Get out your wizard hats! It’s starting to sound like campaign season again.
Just as political reporters wanted to tell evidence-free stories about Mitt Romney’s “momentum” back in October, many media members are now being swept up in the Obama administration scandal narrative and making claims about the president’s declining standing with the public that aren’t yet supported by the data.
On Thursday, the Quinnipiac University Polling Institute issued a press release suggesting that Obama’s approval rating had been damaged by the controversy over the Internal Revenue Service’s treatment of conservative groups. According to their May 22-28 poll, Quinnipiac wrote, “Obama gets a negative 45 - 49 percent job approval rating, compared to 48 - 45 percent positive in a May 1 survey… conducted before the IRS allegations surfaced.”
Given that the poll results each had a 2.6% margin of error, reporters should have been cautious about making too much of this shift, especially given the evidence that only the most significant scandals have much effect on presidential approval. But the suggestion that Obama’s approval rating had been damaged by the controversies was quickly seized on by news-hungry journalists and commentators. In an online interview Friday, Politico’s Patrick Gavin and Fox News Sunday host Chris Wallace took the bait:
GAVIN: Chris, we saw a new Quinnipiac poll out this week that shows a slight downtick in the president’s approval ratings. Is it safe to say that the IRS, Benghazi, DOJ scandals might be taking a hit on the president’s approval rating?
WALLACE: Well, it would seem that’s the one thing - I mean, the economy’s doing pretty well, so you gotta figure the one development over the last month has been the fact that the president is getting hit on all of these things, and I think particularly the IRS…
Wallace, in turn, asked virtually the same question to Republican National Committee chairman Reince Priebus on Fox News Sunday over the weekend:
WALLACE: All right. Let’s turn to the scandals that President Obama is dealing with right now. According to a new Quinnipiac poll, and let’s put it up on the screen, 45 percent now approve of the job the president is doing while 49 percent disapprove. That is a swing of minus 7 points from just a month ago.
With the economy, and a lot of the numbers in the economy generally doing better, do you think that drop in the president’s approval rating, minus 7 points in a month, is because of the scandals?
(Priebus rejected the premise that the economy is doing better, but agreed that the storyline was “taking its toll.”)
Wallace and his interlocutors weren’t the only media figures to make that connection. Fox News White House correspondent Ed Henry (“A new Quinnipiac poll shows those controversies are taking some toll on the president”), MSNBC host Chris Matthews (“A trio of administration controversies, if you can call them that, and a weak economic message, no surprise that Obama is finally slipping in the polls now”), and Bloomberg’s Jonathan D. Salant (“The spotlight on the controversies has taken a toll on Obama’s standing”) all offered similar takes after the poll’s release.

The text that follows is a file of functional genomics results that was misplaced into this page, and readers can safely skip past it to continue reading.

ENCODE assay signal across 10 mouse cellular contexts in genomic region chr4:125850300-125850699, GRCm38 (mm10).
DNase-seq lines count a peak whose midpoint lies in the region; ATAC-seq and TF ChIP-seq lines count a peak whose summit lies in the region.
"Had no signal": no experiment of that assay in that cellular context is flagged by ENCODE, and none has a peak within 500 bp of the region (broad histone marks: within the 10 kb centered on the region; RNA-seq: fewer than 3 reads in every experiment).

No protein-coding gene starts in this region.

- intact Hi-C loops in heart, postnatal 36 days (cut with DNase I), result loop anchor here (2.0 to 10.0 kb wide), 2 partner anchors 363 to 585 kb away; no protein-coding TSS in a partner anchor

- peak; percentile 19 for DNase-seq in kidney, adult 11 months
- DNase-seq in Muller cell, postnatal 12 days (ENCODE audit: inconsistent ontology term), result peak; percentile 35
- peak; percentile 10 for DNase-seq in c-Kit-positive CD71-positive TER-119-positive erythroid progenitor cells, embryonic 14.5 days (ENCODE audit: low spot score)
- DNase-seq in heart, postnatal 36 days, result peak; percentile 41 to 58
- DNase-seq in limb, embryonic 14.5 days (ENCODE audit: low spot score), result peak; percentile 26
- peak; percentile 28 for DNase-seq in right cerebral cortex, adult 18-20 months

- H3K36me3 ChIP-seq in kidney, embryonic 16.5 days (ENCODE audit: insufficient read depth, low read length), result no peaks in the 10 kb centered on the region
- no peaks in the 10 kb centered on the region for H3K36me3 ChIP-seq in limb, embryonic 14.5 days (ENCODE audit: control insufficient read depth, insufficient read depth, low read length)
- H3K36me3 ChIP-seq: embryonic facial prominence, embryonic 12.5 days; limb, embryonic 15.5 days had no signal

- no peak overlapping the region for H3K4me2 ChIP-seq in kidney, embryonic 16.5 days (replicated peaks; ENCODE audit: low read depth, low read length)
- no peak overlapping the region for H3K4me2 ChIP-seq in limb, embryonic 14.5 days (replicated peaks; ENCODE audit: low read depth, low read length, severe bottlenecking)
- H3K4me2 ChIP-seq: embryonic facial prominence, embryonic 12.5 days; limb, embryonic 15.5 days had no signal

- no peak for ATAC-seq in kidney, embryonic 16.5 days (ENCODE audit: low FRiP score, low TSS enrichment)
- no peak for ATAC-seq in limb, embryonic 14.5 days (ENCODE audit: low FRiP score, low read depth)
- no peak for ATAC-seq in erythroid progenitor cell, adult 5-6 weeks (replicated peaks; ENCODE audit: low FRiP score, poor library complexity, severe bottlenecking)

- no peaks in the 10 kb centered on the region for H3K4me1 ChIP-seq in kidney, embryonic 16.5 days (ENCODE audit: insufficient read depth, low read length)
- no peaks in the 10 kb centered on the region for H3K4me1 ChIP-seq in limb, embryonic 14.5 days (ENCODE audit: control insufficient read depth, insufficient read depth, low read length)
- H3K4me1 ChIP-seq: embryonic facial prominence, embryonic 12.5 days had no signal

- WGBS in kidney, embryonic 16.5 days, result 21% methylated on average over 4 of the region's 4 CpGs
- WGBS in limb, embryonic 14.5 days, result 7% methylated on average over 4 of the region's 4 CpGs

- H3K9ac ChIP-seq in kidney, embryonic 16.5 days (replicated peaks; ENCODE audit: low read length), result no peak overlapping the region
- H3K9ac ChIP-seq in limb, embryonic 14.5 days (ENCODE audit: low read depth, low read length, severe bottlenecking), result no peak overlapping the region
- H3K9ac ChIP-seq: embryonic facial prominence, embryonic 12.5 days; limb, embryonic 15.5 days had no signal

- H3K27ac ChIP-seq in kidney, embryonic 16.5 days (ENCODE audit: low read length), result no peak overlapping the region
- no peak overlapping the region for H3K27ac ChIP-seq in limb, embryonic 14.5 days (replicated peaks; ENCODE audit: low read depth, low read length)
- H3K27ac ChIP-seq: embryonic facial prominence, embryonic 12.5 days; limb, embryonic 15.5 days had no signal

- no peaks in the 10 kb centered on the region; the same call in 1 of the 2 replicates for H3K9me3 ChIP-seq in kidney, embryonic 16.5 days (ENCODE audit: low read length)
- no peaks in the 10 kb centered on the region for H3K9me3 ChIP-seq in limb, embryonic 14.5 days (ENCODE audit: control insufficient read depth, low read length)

But there’s a problem with those conclusions, as the political scientists Charles Franklin and Jonathan Bernstein pointed out: a broader look at the evidence shows little evidence of a decline in Obama’s approval rating in recent weeks. For instance, the current estimate from Huffington Post Pollster (where I sometimes blog) of Obama’s approval rating is 47.3%—virtually identical to the 47.8% estimate on May 9, the day before the IRS scandal began:
Indeed, the media narrative about the scandals and Obama’s falling standing with the public is based on a change in approval ratings over the past month that appears to be an outlier. When we zoom in closer to the data, we can see that the Quinnipiac polls (the dashed lines) show a much sharper increase in Obama disapproval and decrease in Obama approval than the overall polling averages (the solid lines):
It’s possible, of course, that Obama’s approval ratings will decline, but the evidence does not currently support such a claim. The fluctuations seen in Obama’s Quinnipiac approval ratings are likely attributable to random sampling error—the precise reason we use polling averages in the first place! As both CJR’s Greg Marx and I showed back in 2010 after the Deepwater Horizon oil spill in the Gulf of Mexico, the temptation to tell stories about how major events are affecting presidential approval using outlier polls is strong, but should be resisted.